LARRY JACOBS: It's so darn important. That's all I can say. It is so darn important. And you know, by the way, everything is free, right? Am I right?

CINDY CAMP: It is. Everything is free.

LARRY JACOBS: Yeah, everything is free. And it's part of the Department of Education, isn't it?

CINDY CAMP: Yes. We are fully funded through the U.S. Department of Education and we're administered under the National Association of the Deaf. We've been around for quite some time, and we hope that we will continue to be around. Because accessible video is more important now as we get more into multimedia.

LARRY JACOBS: Go ahead and explain that a little further.

CINDY CAMP: So a lot of times, technology changes and you think about old ways of teaching going away. Well, video has been around forever, and the format's changed. Now we stream everything.


CINDY CAMP: But DCMP, we used to send out the 16-millimeter reel-to-reel films. We went to VHS. We went to DVD.

And now it's all streamed online. So it just gets easier and easier. But it's still such an important part of education.

LARRY JACOBS: It really is. And actually, let me ask you a question about that. As you heard at the beginning of the show, we are very interested in equity and access. You know that, of course. You work with us and all that sort of thing.

And I congratulate you guys for what you do. But you just said everything's streamed. But are things still available on DVD?

CINDY CAMP: They are.

LARRY JACOBS: And the reason I'm asking that is because some kids don't have access. This is the challenge we have right now with this COVID-19 disaster going on for everybody. Talk about the DVDs. Just talk about that, make sure everybody understands that.

CINDY CAMP: You're exactly right. The majority of our materials are still available on DVD. So if somebody lives in a rural area and they don't have good internet access, sometimes schools don't have reliable internet access--


CINDY CAMP: --they can just order the DVD. They get it, they keep it for two weeks. If they need it longer they can ask to keep it longer.

They send it back. Postage is paid both ways. Again, no charge to our clients at all.

LARRY JACOBS: That's swell. Well, you must sleep well at night. You're doing a nice thing every day.


LARRY JACOBS: You're doing a good thing every day, Cindy. I've got to tell you

CINDY CAMP: Thank you.

LARRY JACOBS: I mean, it's really good stuff. And you said something-- you said they use a voice actor when you were talking about the descriptive audio.


LARRY JACOBS: Yeah. Who is the "they"? When you said this, who is the "they"?

CINDY CAMP: So there are a lot of different companies that you can hire to add audio description to your videos. Audio description is really very complicated, even more so than adding captions.

LARRY JACOBS: I would don't think so.

CINDY CAMP: So I don't recommend that you do it yourself because you have to write a script.


CINDY CAMP: It has to be concise to fit in when there are blank moments in the dialogue. And then you have to have somebody who has a good voice to read that and create the secondary audio track.

LARRY JACOBS: And it's important what you said. Because if you just do it in a dull voice, you're ruining what people-- you're ruining what you're trying to accomplish, give people a sense of video, if I don't the action on the screen.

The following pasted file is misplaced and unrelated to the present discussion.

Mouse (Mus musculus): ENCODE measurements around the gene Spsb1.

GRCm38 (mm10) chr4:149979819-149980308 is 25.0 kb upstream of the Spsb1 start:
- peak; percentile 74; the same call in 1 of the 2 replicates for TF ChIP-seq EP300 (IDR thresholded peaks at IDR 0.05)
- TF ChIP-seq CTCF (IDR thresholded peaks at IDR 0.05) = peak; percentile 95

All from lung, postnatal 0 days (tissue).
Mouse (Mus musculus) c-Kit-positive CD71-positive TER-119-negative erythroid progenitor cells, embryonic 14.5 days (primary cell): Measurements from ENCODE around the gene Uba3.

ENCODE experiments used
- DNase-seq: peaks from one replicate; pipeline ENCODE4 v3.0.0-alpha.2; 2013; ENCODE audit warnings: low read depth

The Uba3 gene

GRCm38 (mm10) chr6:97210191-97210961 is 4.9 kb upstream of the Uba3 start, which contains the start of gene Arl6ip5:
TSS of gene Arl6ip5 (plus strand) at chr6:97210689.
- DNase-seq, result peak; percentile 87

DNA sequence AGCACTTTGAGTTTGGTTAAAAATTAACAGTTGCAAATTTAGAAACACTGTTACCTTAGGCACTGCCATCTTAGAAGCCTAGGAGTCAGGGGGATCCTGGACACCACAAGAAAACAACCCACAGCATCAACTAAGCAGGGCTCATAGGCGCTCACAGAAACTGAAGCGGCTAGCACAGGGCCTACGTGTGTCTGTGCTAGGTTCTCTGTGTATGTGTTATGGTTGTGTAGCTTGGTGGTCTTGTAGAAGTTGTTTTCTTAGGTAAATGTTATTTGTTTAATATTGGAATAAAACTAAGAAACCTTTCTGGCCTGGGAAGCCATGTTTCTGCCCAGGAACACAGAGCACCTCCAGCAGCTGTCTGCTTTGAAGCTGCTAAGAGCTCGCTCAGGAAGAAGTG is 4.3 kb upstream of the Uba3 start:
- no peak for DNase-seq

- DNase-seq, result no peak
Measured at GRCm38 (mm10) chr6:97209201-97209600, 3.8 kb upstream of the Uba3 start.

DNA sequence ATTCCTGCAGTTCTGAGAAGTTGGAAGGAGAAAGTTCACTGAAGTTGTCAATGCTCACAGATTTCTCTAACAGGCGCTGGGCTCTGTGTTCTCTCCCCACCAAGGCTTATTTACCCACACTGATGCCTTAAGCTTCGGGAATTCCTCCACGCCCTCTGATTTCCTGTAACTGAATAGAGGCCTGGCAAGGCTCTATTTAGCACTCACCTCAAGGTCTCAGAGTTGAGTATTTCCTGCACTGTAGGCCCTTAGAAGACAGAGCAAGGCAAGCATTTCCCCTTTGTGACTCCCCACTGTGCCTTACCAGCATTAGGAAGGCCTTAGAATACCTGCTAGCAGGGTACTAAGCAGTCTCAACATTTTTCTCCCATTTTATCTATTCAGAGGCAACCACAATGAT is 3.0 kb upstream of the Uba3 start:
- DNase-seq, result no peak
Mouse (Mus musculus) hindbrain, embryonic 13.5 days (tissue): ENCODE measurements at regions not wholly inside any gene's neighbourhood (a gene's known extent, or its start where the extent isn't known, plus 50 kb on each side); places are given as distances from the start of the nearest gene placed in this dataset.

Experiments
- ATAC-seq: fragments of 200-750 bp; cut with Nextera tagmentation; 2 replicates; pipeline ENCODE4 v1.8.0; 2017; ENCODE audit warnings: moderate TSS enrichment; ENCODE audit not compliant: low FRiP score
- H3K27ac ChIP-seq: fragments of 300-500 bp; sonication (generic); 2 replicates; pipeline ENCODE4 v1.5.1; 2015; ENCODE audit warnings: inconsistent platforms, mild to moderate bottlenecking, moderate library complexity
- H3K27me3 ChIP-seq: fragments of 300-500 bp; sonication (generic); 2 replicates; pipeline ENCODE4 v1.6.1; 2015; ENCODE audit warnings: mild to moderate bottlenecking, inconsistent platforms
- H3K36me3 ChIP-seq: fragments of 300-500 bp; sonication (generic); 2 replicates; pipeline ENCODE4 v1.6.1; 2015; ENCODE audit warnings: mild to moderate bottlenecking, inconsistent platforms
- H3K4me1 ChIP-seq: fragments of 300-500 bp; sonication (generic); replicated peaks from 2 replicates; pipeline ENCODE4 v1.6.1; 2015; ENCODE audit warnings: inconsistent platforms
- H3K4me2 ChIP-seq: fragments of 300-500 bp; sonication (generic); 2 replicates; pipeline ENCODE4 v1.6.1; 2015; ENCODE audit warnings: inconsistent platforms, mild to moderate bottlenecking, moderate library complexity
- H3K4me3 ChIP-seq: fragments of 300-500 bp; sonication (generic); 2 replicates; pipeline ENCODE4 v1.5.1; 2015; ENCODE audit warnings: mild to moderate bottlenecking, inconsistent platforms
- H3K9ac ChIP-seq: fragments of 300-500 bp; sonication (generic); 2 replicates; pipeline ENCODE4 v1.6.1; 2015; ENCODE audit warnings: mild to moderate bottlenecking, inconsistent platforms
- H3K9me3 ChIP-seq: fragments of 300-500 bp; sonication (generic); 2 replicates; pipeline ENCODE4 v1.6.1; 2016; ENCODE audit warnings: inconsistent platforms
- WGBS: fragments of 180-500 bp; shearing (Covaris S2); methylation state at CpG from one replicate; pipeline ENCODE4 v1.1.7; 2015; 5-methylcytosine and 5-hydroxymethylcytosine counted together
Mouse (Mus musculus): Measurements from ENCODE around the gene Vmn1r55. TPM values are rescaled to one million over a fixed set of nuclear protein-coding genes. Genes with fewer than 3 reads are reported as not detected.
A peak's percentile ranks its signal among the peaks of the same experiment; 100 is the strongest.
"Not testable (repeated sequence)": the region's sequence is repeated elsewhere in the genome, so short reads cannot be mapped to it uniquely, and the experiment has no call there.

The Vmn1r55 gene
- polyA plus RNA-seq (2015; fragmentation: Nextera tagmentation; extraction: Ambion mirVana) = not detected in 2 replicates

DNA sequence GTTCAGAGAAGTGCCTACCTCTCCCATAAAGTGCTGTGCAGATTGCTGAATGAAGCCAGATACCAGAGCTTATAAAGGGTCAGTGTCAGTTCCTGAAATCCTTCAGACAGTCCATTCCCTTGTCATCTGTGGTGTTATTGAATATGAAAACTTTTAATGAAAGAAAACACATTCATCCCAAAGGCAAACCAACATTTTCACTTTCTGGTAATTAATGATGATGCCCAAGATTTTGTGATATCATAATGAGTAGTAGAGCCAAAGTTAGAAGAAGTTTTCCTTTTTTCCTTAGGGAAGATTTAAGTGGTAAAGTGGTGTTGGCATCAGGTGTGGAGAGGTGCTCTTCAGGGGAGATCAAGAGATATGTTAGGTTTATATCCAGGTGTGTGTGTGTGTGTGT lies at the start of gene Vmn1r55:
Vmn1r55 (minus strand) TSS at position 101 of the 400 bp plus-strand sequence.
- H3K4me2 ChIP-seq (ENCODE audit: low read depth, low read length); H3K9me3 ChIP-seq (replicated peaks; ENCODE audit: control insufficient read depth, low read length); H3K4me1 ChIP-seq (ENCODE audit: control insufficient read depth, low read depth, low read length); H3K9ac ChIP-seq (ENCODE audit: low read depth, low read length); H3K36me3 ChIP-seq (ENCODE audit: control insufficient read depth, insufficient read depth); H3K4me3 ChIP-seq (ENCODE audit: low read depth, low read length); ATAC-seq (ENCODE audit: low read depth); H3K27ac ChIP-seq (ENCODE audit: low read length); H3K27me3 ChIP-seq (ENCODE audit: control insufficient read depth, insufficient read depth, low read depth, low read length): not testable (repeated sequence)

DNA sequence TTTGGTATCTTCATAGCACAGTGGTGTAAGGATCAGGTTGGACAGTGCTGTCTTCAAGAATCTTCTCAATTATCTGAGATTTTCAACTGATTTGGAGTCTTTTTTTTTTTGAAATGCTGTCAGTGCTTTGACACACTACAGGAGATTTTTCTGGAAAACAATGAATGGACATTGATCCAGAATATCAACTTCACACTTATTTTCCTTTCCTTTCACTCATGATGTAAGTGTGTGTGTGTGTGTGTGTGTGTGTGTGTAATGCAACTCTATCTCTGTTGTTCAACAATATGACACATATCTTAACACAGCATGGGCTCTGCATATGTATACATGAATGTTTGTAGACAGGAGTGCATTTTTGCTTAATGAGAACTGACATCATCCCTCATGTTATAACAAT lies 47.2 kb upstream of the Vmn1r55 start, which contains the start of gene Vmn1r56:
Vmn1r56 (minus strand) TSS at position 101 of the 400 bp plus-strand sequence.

LARRY JACOBS: If you're not a good actor, you're not going to be able to do that. [CLEARS THROAT] If you just have a dull voice, it's going to make whatever it is dull. So you've got to have an actor.


LARRY JACOBS: That's really interesting. I never thought of that. And timing it correctly as well. That's so-- wow.

CINDY CAMP: Yep. Yeah. Well, and you think about-- we use video in education because it helps students go on impossible field trips. They get to see things and experience things they wouldn't normally get to.


CINDY CAMP: And entertainment is part of the educational video experience. So if you use a monotone voice or if you use a computerized voice-- now, they're getting better. But in general, using a computerized voice, it really breaks up the flow of the video and it doesn't enhance the experience. It kind of defeats the experience.

LARRY JACOBS: It really did. It--

CINDY CAMP: So quality is-- yeah.

LARRY JACOBS: Thank you. Quality matters. And you--


LARRY JACOBS: I have to ask-- I want to ask this the right way. Are your videos sourced by you folks, or are they sourced by the Department of Education and sent to you folks?

Who sources the videos and whatever you need? Who sources it? You guys?

CINDY CAMP: We do. Yeah, we actually-- every five years our contract comes up for renewal, and we have a list of priorities where we think we need to add content. And we contract with commercial producers.

We have content from National Geographic, NASA, Scholastic, History Channel. And so it's all really good stuff that's already being used by teachers. It's just not accessible. So we negotiate with those producers to be allowed to add the accessibility features and make it free to our clients.


Did I lose you?

LARRY JACOBS: Cindy, are you there?

CINDY CAMP: I am. I lost you there for a minute.

LARRY JACOBS: No, no, it was me. I lost you. I don't know what happened. My internet slipped off, speaking of streaming.


LARRY JACOBS: But I always have the phone line open, in case I have to switch. And it's rare that I have to do that. Lucky you, you were one of those. So I'm glad we had the line open.

CINDY CAMP: Definitely.